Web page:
Here is the legal argument why it is Constitutional.

      http://www.healthreformwatch.com/2009/08/25/is-it-unconstitutional-to-mandate-health-insurance/

      • nellie says:

        Great article, KQuark. Thanks for the link! The discussion in the comment section is particularly interesting.

        • KQuark says:

          I just don’t understand the disconnected from wanting universal healthcare healthcare for all but wanting to game the system for yourself. If there is no public plan available for anyone I can see the arguments against mandates much clearer. But there are systems in the Netherlands and Switzerland that depend on private insurance to provide coverage and spread risk through mandates.

          Interestingly an article I read comparing the Swiss system talked about the mandates in Switzerland which had 99% compliance with private car insurance and healthcare insurance but states like Texas only have 70% compliance with car insurance. Are citizenry is so fractured and hard to govern that people will game the system anyway.

    • FeloniousMonk says:

      I don’t like the concept either, especially in an uncontrolled marketplace where the purchasers will get reamed, but there are a number of constitutional scholars who will disagree with your lay assessment of it’s constitutionality.

  4. KQuark says:

    Very interesting breakdown of which Dems voted against the House bill and the right leaning nature of most of their districts.

    http://www.nytimes.com/interactive/2009/11/08/us/politics/1108-health-care-vote.html?hp

    • nellie says:

      Districts won by McCain. That’s very telling. Thanks, KQuark. That really puts things into perspective.

      Nancy and the president must have worked really hard on this — to get enough votes so that the bill would pass and still give cover to Dems in districts like this. It was strategized extremely well.

  5. FeloniousMonk says:

    Big Good Evening to deygirl.

    And to Javaz, and HITO of course.

    Plus eeryone else out there tonight!

  6. javaz says:

    Found a really interesting blog about women’s rights and equality.
    I’ve never thought about the things mentioned in this diary, but I agree with them, and wonder what you think.
    To sum it up, in case you don’t have the time to read it.

    -- Republicans and some Democrats want to deny women the right to contraception. Already it is permissible for pharmacists to deny women contraceptives or RU486 on religious grounds.
    -Why don’t the same rules apply to men when it comes to Viagra?
    -Why shouldn’t men be forced to wait 24 hours once seeking Viagra, and be counseled by the doctor about the repercussions of Viagra by showing a film of a woman giving birth?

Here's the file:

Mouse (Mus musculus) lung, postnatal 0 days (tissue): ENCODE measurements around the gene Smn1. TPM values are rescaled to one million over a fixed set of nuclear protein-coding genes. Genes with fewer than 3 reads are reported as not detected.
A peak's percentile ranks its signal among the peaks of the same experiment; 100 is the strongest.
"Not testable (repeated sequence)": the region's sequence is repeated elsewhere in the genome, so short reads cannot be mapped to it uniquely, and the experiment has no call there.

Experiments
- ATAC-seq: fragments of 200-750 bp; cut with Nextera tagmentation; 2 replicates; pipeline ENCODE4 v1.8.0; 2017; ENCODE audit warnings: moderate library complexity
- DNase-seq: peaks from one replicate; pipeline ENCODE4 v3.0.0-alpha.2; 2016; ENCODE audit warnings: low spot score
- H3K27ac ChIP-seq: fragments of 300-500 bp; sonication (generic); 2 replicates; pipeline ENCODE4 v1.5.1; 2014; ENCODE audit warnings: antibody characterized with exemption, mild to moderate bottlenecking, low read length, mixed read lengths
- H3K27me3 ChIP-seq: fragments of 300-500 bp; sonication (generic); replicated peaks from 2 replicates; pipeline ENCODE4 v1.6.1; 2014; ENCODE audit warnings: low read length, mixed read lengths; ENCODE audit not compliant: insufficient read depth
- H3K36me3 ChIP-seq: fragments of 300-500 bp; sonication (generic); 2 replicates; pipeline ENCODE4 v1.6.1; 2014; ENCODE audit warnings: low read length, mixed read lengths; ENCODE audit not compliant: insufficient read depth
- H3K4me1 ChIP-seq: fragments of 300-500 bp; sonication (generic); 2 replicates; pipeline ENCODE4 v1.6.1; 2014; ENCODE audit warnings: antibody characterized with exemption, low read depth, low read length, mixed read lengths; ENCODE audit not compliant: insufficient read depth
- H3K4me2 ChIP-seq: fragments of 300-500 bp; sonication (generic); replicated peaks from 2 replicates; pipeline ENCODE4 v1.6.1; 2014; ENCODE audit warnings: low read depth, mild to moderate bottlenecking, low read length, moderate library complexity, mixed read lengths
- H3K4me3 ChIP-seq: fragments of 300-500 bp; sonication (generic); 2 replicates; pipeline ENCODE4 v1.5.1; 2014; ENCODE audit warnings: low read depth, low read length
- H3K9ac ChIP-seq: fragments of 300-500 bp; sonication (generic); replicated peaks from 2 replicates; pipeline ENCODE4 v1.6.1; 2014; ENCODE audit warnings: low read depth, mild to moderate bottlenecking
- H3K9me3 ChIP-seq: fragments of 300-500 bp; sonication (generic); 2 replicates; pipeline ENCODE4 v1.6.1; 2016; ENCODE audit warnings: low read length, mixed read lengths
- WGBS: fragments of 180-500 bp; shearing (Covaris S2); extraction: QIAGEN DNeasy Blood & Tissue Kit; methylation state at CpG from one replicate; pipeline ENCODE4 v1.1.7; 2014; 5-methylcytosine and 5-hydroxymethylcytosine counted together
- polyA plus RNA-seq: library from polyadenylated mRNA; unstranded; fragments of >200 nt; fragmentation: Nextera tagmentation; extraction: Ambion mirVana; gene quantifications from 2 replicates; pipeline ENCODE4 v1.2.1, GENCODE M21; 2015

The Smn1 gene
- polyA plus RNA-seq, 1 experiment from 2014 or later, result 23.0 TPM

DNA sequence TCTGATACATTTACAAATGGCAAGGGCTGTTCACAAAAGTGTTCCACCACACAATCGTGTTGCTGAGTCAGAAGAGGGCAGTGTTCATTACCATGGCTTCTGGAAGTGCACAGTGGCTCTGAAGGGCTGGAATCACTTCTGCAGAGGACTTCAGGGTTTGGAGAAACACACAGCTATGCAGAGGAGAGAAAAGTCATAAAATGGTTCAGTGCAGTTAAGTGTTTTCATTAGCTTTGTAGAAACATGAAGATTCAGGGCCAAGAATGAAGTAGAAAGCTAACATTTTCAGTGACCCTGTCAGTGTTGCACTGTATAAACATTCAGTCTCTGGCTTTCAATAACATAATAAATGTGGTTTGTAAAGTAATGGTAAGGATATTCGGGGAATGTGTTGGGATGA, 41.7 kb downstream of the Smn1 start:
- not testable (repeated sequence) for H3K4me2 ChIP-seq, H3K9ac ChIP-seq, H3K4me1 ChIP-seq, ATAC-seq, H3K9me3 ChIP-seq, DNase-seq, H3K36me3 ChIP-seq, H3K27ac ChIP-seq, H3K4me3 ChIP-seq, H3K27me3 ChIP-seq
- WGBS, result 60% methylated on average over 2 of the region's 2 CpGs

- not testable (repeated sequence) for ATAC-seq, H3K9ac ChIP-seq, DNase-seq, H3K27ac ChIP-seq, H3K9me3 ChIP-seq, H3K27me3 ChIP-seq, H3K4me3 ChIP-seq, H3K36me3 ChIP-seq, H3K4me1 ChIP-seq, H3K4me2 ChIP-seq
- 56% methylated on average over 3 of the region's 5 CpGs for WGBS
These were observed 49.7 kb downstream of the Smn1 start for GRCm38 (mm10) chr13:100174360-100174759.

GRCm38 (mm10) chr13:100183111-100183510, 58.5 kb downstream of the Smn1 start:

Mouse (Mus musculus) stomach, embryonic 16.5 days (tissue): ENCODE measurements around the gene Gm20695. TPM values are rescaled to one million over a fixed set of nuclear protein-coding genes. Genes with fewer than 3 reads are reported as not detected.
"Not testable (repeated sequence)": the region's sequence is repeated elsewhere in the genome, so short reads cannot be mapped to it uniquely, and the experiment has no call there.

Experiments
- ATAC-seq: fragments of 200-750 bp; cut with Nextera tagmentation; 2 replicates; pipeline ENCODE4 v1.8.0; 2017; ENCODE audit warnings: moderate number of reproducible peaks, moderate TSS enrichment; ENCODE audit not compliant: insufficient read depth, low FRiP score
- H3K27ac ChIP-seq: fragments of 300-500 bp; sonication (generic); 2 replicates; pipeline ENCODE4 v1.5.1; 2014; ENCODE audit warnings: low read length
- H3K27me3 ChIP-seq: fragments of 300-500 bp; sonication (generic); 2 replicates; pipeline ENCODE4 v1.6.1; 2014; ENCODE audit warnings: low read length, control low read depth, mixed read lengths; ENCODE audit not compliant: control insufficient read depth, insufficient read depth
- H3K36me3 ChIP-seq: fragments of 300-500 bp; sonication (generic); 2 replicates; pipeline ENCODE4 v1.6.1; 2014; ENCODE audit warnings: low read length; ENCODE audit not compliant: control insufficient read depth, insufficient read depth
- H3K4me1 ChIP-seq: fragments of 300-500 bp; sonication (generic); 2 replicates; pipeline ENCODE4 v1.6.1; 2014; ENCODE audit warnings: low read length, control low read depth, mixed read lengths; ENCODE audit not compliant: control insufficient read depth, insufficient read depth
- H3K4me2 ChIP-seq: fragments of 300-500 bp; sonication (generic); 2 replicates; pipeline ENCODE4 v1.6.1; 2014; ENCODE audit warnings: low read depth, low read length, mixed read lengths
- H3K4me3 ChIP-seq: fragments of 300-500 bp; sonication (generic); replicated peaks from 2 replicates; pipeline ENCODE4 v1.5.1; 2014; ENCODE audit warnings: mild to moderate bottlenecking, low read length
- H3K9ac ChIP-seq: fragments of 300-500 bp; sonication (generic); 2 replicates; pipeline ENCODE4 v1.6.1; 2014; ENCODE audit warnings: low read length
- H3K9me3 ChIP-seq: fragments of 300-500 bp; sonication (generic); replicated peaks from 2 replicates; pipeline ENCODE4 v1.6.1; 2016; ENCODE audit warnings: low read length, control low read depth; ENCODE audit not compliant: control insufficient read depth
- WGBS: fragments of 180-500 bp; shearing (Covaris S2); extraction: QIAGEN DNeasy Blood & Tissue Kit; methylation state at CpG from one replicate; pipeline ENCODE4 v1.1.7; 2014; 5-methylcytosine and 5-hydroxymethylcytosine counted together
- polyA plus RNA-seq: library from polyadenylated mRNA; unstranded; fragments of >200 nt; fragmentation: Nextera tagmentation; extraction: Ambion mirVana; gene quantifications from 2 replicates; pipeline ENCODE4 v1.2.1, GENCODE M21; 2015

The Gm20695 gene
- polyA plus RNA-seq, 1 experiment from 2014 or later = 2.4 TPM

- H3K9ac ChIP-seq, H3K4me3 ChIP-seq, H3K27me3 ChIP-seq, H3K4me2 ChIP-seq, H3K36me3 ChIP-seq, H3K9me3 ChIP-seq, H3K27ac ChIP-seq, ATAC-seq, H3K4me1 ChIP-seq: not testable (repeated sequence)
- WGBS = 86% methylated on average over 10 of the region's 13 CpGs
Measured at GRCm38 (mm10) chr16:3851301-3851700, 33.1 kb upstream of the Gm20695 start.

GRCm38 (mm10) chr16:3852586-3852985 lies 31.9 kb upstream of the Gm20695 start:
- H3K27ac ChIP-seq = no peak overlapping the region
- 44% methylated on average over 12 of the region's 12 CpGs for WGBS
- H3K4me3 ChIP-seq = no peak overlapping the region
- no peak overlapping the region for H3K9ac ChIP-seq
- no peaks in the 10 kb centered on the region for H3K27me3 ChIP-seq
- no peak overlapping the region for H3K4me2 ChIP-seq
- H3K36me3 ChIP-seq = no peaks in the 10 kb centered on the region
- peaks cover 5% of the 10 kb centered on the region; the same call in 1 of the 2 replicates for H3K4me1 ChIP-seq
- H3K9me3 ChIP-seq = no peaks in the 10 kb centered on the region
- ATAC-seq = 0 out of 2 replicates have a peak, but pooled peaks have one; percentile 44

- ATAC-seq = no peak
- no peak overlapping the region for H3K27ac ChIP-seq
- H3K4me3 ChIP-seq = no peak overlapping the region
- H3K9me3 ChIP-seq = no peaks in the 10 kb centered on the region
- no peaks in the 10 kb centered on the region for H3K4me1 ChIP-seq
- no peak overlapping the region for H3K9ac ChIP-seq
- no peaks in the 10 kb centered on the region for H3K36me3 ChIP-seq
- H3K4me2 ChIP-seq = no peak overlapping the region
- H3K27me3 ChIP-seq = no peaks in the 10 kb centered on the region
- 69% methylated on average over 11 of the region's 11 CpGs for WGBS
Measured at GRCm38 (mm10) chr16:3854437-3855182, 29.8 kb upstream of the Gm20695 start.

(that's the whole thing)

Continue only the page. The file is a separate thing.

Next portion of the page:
-Why don’t pharmacists demand proof, such as a marriage certificate and the approval of the man’s wife, of the man seeking Viagra?
    -Why aren’t men counseled on using condoms when receiving Viagra, not only to prevent pregnancy, but spreading STDs?

    It is a very interesting diary and explains that the fight in the health care bill isn’t about abortion, but about women being considered equal as men, including autonomy of our bodies.

    http://www.dailykos.com/storyonly/2009/11/8/802199/-Im-Done-Talking-About-Abortion

    • HITO says:

      Good evening Javaz.

      I have a 17 year old daughter and I remind her sporadically of the history behind a woman’s right to reproductive choice. I also tell her it will be her job in the future to protect it.

      The GOP have had their eye on Roe V Wade forever. Conservative christian types just bash away at any woman expressing a desire to control her body. Ridiculous…so 19th century. Another reason most of Europe laughs at us.

      Is it “woman, get back in that kitchen, be barefoot and submit”? God help them. No way. We will never allow things to go back to the abortion alleys my grandmother knew about. Never.

      When it comes to health insurance coverage, the two facedness between a woman’s right to birth control, and a man’s sexual enhancement meds is a real eye opener.

      As I have previously mentioned here, my local Obama-ians are going to down to DC on the 19th to meet with Senator Gillibrand. Their info email includes a statement that they will be addressing specific women issues exclusively for the 15 minutes they’ve been scheduled to meet.

      Hope Gillibrand listens.

      • KQuark says:

        Awesome keep the activism up!

      • deygirl says:

        Gotta love that ins. won’t cover birth control, tries not to cover pregnancy and childbirth, and is now denying coverage to the babies once born.

        BUT—no problem getting drugs to make the flaccid, mighty.

        Raped and maybe pregnant? GFY.

        Can’t get it up? Can’t have THAT.

        BTW--that whole “to avoid possible long term damage” thing confuses me. If he needs a pill, isn’t the damage already done?

        ps. Hi HITO and javaz!

        • HITO says:

          ROFLMAO.

          “make the flaccid, mighty” and yes, you are correct, “the damage is already done”.

          Sorry guys, not talking to you, but I just marvel at the male decision making society we still are. Have to wonder why they are still in control, actually. Women, wake the hell up and take back what is your due. And pronto please.

          Dey don’t leave here. Ever. OK?

      • javaz says:

        Hiya Hito!